Or if you don't want to go to all that work just use the grid idea and grab all the nearby entities every time you build the packet for every player. However this method doesn't allow for full and delta states which can save a lot of bandwidth most of the time.

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Calculating who is close on the server shouldn't take lot of time in the simple case -- certanly be a lot more efficient than sending too much data out from the server.

But, yes, in general, when you do interest management, you have a part of the server which determines which other objects any given user should see. Whether you do that using a quad tree, grid, priority queue or some other system is actually not that important (unless you literally have thousands of objects).

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Depends on your viewing mechanism -- if the size of a sector X:Y is larger than the maximum sensor range of players then posting it to each adjacent sector (a grid?) neigbors and letting the objects in those sectors there filter the list.
(If the sector size is much greater than the sensor radius then you can cull out sending to specific neighbor sectors if the sensor radius doesnt cross the specific sector edges )

If your view range can cross more than one layer deep of sectors than you have to send to all of those the circle intersect with.


Another thing to take into account is how many objects per sector will react to your objects proximity (how many are in sight of each other at any point in time). If the counts are low, brute force list traversals are often faster than more complex schemes (if the total player count in entire game is low you might get away with a global list for the entire map). Same goes for interaction counts over time (like if you only check once a second). If low, you can afford a simpler (less efficient) mechanism because the total load will not be significant either way.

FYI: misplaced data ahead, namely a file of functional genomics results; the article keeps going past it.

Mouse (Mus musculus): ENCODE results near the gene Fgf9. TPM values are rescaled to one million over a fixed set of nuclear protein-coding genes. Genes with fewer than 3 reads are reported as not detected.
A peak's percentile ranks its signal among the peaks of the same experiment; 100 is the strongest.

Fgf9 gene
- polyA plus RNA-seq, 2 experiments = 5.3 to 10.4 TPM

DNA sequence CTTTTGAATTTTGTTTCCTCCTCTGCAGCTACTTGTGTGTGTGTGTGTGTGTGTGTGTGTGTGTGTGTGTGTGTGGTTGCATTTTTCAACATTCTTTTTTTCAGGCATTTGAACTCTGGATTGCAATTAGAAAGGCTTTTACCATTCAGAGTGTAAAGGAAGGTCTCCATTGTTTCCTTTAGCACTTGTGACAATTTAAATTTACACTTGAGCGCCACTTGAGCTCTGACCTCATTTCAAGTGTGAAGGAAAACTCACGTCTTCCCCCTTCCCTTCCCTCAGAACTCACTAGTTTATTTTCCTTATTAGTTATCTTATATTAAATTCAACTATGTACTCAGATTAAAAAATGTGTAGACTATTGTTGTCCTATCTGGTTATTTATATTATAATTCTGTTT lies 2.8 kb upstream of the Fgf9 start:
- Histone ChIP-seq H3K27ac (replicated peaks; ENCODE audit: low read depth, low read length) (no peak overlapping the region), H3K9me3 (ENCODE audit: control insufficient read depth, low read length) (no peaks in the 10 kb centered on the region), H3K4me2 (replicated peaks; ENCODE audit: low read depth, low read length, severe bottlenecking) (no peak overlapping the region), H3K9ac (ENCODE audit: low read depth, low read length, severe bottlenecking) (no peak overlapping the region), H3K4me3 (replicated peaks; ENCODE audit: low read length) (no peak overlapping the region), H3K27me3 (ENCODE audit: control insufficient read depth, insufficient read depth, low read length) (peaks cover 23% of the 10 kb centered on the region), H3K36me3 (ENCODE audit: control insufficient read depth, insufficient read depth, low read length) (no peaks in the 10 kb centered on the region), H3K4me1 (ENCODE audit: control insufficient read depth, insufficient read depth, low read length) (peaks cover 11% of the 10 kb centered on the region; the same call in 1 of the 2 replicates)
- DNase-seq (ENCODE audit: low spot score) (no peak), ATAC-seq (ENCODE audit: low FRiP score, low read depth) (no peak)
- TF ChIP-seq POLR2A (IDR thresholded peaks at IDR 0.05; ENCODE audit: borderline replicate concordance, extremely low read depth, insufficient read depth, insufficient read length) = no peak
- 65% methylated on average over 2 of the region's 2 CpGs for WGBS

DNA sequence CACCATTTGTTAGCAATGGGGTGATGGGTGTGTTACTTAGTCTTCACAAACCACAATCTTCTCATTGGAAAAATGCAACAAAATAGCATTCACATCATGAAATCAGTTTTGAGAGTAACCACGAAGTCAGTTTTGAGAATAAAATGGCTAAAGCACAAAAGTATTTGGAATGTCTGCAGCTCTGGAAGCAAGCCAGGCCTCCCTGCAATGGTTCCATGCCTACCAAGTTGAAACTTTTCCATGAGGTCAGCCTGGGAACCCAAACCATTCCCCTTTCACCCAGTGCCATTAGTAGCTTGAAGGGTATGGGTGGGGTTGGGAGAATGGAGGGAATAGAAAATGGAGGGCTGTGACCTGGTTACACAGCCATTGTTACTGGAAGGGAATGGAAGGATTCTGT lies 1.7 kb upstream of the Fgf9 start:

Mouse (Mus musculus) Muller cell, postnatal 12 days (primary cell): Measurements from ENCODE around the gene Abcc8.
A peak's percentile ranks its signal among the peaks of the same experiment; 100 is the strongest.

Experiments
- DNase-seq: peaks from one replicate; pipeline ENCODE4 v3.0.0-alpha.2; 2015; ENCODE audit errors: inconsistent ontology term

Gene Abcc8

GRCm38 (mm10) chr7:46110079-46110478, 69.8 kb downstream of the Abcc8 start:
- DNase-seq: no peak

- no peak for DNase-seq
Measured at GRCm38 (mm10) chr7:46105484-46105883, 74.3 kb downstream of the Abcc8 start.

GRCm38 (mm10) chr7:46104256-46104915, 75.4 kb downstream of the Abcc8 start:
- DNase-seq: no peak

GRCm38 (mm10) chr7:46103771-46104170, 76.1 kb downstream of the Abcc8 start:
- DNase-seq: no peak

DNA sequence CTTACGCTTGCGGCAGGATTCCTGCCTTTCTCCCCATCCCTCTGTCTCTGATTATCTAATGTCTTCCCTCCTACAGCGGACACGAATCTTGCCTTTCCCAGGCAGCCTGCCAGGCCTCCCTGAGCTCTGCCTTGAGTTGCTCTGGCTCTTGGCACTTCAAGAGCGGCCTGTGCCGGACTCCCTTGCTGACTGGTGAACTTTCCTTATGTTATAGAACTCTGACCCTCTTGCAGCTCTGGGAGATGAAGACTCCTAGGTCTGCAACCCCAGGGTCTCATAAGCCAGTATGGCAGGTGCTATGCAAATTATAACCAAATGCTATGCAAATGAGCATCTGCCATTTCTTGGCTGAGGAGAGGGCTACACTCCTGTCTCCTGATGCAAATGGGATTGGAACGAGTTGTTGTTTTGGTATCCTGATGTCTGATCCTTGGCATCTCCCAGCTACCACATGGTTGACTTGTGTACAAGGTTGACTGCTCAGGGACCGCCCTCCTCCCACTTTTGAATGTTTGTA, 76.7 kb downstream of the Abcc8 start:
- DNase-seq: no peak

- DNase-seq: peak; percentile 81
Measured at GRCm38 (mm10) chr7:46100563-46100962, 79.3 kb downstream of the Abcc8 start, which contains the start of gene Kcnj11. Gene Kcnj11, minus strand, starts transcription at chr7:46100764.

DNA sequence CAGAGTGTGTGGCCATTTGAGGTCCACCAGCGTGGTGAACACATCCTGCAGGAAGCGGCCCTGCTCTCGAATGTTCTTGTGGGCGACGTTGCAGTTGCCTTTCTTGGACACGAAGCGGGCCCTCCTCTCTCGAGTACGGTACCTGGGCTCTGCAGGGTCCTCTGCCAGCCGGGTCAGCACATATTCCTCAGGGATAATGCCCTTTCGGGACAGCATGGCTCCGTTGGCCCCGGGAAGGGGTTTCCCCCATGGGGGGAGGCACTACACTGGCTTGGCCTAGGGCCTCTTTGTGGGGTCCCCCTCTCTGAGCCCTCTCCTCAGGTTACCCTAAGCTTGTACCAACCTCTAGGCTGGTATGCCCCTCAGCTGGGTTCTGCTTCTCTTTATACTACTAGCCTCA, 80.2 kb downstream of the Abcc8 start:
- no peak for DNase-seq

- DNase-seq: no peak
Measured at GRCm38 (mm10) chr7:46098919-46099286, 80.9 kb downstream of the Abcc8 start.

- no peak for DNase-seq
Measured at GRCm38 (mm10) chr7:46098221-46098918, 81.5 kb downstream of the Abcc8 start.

For specific range checking use 'lazy evaluation' where you cull out negative cases with the cheapest method fisrt -- like a box search
((dX>range) or (dY>range)) to eliminate obvious out of range cases, before you do more costly sqrt range and your other visibility checks.


If you arent using a square grid sector system (ex- using irregular sizes), you can have a precanned list made for each sector as to which adjacent sectors are within view range (to eliminate recalc over and over..)

Of course you will have more fun if different objects have different sensor ranges.

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I use a combination of grids plus actual distances. A grid coordinate system is used and every update cycle the server positions the players into the correct grid. Each player's specific update data is created by traversing ships in their grid plus adjacent grids and calculating the distance and only sending information on ships that are within viewing range for the current cycle.

In our case (and I think in most MMOs), limiting the size of the updates is the highest priority so we have to calculate actual distances to ensure we keep the update data as small as possible.

Using the grid system was "optional" for us. In other words, we could have computed distance for every ship but that leads to an n-squared algorithm which we could foresee causing a problem with our expected number of ships.

I think you have to weigh the benefit of the grid system based on how many ships you can eliminate from the distance calculation. In our case, the grid system is 20x20 and the max view distance for a ship is the grid width. So, using the grid system we eliminate ships in 391 out of 400 grids from consideration which is definitely worth the extra computing cost of maintaining the grid ship arrays. We're still n-squared, but by cutting n by 95%, we think we're in the safe zone for our expected ships.

If our ships viewing distance were 1 grid and our space could only be split into 6x6 grids, then there would probably be no point in adding the overhead.